The “five-rock free guard zone” is simply an alteration to the previous “four-rock free guard zone” rule.
The free guard zone is relatively new in curling. Back in the day, teams could take out guard rocks as soon as they were placed. This led to a clutter-free game, but also low-scoring, predictable outcomes that weren’t very interesting for spectators.
In the 1980s, Russ Howard came up with the “Howard Rule” based on a practice drill his team used where the first four rocks in play could not be removed at any point during an end regardless of where they were placed. This kept more rocks in play and made for a more interesting game. It was used at an event in Moncton, which is why it’s also referred to as the “Moncton Rule”, and was a hit with the players.
A modified version of this was adopted as the four-rock free guard zone by the World Curling Federation for the 1991-92 season. In this rule, a takeout cannot be played on any stone sitting outside the house from the tee line up to the nearest hog line (the “free guard zone”) until four rocks have been played.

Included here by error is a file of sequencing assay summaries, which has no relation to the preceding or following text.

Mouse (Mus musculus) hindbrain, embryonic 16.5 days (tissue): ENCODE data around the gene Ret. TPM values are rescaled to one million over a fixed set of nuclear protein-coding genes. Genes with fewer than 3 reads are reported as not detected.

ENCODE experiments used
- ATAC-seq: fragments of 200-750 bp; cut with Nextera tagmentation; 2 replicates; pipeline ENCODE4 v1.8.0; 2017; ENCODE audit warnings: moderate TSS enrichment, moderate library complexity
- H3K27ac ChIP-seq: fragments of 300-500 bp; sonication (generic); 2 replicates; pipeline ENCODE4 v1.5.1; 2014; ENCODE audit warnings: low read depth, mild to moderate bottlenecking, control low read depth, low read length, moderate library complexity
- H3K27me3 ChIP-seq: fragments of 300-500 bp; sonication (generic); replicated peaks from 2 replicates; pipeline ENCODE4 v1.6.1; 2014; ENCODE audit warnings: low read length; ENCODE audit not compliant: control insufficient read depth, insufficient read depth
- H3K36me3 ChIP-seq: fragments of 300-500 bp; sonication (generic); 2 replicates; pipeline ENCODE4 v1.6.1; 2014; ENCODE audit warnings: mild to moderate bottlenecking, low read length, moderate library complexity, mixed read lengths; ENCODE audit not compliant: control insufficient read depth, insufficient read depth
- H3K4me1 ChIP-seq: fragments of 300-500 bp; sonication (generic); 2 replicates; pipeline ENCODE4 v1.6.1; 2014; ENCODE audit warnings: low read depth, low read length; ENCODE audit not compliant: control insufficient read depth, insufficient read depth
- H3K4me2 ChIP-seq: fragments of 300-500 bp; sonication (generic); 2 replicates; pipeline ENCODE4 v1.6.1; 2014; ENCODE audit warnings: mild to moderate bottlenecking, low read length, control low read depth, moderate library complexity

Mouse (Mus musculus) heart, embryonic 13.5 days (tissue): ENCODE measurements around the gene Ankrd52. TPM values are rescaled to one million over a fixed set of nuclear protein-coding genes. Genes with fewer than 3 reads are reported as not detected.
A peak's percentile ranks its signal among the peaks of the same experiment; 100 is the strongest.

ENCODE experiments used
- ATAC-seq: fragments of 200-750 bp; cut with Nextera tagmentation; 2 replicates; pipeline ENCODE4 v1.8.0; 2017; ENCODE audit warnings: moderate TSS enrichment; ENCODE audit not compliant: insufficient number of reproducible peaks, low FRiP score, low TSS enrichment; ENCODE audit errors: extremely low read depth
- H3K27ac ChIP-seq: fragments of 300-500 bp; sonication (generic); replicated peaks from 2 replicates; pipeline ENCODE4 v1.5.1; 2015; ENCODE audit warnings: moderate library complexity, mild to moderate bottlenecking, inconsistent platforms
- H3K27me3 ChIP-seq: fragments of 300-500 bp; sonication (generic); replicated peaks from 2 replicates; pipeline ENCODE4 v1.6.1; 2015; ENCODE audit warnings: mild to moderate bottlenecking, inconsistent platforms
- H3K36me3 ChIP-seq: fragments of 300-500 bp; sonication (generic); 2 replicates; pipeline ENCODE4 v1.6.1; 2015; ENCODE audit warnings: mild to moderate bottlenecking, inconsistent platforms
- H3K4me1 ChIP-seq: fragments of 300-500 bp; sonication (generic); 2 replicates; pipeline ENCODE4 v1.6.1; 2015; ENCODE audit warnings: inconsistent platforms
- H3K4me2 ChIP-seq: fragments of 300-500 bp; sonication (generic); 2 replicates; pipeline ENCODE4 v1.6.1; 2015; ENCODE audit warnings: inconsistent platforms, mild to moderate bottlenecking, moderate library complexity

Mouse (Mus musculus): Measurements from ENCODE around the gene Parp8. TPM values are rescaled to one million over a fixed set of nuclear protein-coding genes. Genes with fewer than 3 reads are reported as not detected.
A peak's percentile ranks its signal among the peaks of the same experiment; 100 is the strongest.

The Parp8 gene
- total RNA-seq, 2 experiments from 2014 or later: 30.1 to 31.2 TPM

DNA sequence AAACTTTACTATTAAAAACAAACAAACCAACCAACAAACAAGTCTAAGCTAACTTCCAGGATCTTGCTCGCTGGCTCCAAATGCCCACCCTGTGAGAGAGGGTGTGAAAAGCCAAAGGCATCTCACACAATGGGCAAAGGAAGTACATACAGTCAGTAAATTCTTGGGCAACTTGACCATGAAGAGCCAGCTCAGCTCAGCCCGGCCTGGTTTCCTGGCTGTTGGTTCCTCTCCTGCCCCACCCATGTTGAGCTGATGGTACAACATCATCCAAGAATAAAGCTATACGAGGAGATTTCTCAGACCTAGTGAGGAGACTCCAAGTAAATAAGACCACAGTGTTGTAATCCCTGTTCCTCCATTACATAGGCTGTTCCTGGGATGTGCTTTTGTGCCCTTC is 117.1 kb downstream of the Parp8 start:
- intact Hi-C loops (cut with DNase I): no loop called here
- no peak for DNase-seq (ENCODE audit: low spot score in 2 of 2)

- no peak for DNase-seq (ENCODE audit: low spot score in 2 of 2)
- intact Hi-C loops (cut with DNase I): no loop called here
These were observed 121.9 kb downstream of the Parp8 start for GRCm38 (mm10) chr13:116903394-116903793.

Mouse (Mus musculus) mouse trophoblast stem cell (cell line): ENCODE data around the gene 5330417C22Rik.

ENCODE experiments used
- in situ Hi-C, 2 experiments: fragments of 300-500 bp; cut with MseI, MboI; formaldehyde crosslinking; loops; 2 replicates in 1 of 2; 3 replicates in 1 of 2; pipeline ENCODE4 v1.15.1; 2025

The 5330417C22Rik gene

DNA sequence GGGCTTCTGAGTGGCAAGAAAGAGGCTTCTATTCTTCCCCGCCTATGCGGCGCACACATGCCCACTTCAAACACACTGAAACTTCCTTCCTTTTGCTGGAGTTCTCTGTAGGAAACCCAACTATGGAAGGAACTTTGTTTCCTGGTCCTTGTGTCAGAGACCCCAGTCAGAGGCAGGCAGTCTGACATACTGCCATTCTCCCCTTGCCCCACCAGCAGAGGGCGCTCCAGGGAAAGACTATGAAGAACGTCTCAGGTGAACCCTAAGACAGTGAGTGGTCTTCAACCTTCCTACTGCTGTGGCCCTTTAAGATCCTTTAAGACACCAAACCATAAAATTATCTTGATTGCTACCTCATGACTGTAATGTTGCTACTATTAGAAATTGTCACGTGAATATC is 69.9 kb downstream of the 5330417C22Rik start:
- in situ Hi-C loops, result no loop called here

Canada adopted a three-rock rule before moving to four in 2002.
However, teams began to find ways to work around the four-rock rule by “ticking” guards aside, which pushed them out of the way but didn’t actually eliminate them.
The Pinty’s Grand Slam of Curling was the first major organization to experiment with a five-rock free guard zone in December 2011 at the Canadian Open. An extra guard in play can lead to more aggressive play and give more control to the team holding the hammer as now the sixth rock in play can dictate the flow of the end.
The Pinty’s Grand Slam of Curling implemented the five-rock rule for all of its events following a players’ summit in the summer of 2014. The World Curling Federation followed suit ahead of the 2018-19 season.